What We Know So Far
The two versions are identical except that DMR handwritten edits are slightly different between them. The content is all there, about 50 minor edits still needed over 30 pages. This appears to be a final check for Dennis before he submits the thesis and defends.
The Fischer copy is notable because of the date written on the cover page in pencil… “January 1968”. The Fischer copy is also notable because Dennis lists the names of his four thesis advisors, in pencil, on the cover page also. They are…
- (Anthony) Oettinger
- (Sheila) Greibach
- (Hilary) Putnam
- (Manuel) Blum
After Dennis died, in 2012 sister Lynn tracked down Sheila Greibach and Anthony Oettinger, they each wrote to her with their thoughts.
While these distinguished professors served on Dennis’ advisory committee, it’s not clear how active they were. Dennis’ original advisor was Patrick Fischer, he left Harvard in 1965 to take a tenured Computer Science Professorship at Cornell.
As Dennis described it in an interview with Michael Sean Mahoney, when MSM asked him who his advisor was, Dennis replied, “Pat Fischer… Pat was sort of not really the Harvard advisor. I was fairly independent.”
Led by sister Lynn, we siblings found a third copy of the dmr thesis. It had a charred cover page and didn’t look like much, we didn’t appreciate it until David Brock from the Computer History Museum identified it in the dmr papers and posted it at the end of his Long Lost Dissertation post.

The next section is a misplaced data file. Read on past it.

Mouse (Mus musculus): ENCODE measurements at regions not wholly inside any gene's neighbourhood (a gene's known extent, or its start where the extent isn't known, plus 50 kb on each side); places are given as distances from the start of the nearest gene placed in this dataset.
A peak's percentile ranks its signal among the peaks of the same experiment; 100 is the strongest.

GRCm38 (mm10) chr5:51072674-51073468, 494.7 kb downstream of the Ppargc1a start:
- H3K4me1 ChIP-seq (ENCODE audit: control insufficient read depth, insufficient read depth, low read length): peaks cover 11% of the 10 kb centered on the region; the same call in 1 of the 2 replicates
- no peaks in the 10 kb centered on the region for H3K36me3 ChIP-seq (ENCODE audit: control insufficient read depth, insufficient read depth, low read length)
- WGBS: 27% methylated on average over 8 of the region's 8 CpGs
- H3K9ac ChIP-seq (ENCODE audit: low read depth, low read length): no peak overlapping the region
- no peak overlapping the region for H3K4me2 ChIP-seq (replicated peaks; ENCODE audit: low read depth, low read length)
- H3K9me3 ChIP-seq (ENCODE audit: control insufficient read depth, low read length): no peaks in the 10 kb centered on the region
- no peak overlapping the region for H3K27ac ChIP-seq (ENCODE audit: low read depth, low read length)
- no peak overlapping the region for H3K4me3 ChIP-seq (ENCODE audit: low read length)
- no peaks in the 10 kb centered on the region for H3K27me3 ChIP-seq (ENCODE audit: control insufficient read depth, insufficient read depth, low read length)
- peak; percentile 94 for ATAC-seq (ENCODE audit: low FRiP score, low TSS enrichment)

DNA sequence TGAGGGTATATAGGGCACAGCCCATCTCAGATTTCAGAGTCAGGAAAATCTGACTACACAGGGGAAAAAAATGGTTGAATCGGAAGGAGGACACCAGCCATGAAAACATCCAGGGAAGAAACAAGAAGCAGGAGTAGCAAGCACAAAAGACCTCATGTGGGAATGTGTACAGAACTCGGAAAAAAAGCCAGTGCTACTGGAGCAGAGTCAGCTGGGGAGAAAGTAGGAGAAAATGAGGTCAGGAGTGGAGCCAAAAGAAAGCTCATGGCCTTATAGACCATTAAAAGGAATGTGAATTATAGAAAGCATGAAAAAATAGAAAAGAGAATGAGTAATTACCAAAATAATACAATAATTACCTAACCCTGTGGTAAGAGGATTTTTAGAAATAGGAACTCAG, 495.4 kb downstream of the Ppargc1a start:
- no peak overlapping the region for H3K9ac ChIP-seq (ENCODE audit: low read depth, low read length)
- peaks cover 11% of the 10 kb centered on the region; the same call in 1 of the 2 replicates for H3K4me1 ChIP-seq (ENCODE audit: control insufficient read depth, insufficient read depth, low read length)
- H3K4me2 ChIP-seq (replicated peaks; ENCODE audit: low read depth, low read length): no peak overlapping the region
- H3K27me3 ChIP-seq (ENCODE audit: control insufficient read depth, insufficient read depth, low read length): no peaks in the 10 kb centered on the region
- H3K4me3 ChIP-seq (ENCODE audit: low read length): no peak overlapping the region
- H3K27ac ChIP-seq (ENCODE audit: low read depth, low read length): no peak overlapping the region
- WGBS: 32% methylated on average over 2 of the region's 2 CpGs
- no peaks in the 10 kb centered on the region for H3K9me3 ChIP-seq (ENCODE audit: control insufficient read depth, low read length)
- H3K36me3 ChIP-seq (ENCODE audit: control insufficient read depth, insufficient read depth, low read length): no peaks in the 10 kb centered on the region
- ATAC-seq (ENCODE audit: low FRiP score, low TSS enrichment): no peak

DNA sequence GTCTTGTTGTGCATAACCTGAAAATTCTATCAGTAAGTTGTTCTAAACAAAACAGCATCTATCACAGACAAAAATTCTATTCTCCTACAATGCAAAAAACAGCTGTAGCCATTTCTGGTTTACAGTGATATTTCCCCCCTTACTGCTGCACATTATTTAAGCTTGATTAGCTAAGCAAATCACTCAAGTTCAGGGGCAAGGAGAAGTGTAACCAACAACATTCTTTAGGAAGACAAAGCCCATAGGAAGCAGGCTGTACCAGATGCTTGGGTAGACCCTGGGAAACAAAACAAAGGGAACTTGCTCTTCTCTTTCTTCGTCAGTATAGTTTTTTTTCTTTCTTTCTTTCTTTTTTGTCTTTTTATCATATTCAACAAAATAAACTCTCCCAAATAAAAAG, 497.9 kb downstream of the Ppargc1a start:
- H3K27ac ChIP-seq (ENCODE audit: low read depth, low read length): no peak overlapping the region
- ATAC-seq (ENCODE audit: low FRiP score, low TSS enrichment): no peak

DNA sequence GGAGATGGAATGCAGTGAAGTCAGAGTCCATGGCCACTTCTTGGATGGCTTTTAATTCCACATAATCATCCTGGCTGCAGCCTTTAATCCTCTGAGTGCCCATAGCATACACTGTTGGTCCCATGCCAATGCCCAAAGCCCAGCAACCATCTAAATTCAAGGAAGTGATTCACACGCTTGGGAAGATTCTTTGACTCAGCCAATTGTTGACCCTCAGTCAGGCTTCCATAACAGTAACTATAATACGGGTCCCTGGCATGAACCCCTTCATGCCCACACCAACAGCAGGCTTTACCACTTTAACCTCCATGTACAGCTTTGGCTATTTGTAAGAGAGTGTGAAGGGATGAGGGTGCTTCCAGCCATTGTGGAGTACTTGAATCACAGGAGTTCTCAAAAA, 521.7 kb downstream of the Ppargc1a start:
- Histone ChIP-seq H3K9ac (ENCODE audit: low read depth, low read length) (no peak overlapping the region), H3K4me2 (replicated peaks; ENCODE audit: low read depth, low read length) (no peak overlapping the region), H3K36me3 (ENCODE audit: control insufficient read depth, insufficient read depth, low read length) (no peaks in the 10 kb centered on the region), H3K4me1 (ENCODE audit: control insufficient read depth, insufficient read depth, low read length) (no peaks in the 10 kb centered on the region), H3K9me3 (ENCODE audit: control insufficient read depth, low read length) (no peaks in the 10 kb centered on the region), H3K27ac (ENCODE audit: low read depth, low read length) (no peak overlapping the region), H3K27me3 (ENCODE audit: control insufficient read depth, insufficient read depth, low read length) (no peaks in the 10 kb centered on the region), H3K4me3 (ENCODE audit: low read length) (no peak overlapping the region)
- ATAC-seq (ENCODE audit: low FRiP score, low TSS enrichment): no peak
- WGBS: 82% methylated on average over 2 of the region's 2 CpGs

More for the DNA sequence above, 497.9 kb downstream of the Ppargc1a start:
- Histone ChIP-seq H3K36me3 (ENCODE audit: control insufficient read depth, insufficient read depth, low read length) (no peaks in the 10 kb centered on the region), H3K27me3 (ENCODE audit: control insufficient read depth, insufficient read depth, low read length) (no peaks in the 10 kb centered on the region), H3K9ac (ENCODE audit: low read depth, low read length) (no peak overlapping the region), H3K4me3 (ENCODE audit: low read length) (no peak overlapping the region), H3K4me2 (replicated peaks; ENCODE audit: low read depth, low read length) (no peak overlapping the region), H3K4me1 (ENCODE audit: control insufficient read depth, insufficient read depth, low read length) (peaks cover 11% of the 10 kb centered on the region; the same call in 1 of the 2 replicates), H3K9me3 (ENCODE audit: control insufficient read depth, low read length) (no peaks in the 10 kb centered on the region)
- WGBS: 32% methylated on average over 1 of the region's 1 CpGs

Close inspection reveals this to be a near perfect final draft (shaded by later discolorations), all corrections from the Meyer/Fischer version have been perfected and only six minor final edits listed on the cover page.
This thesis version, which we believe was completed in February 1968, was all dressed up and ready to go.
So what happened?
On February 7, 1968, Bell Labs wrote to Harvard asking them to confirm that dmr would receive his doctorate in February of that same month and year. On February 20, 1968, Harvard wrote back to say that they would not (see below). That’s the last that anyone has ever heard about the topic until after Dennis died.
And one last thing… it may be not related but at this point who knows?
In his book, UNIX – A History and a Memoir, Brian Kernighan tells the story of his own experience with Bell Labs and PhDs. Describing his hiring process, Kernighan says:
“I never had an interview the Labs sent me an offer sometime in the fall, though with a caveat my thesis had to be finished. Sam Morgan, the director of the Center and thus my boss two levels up, told me, “We don’t hire PhD dropouts.”
Wonder why he said that?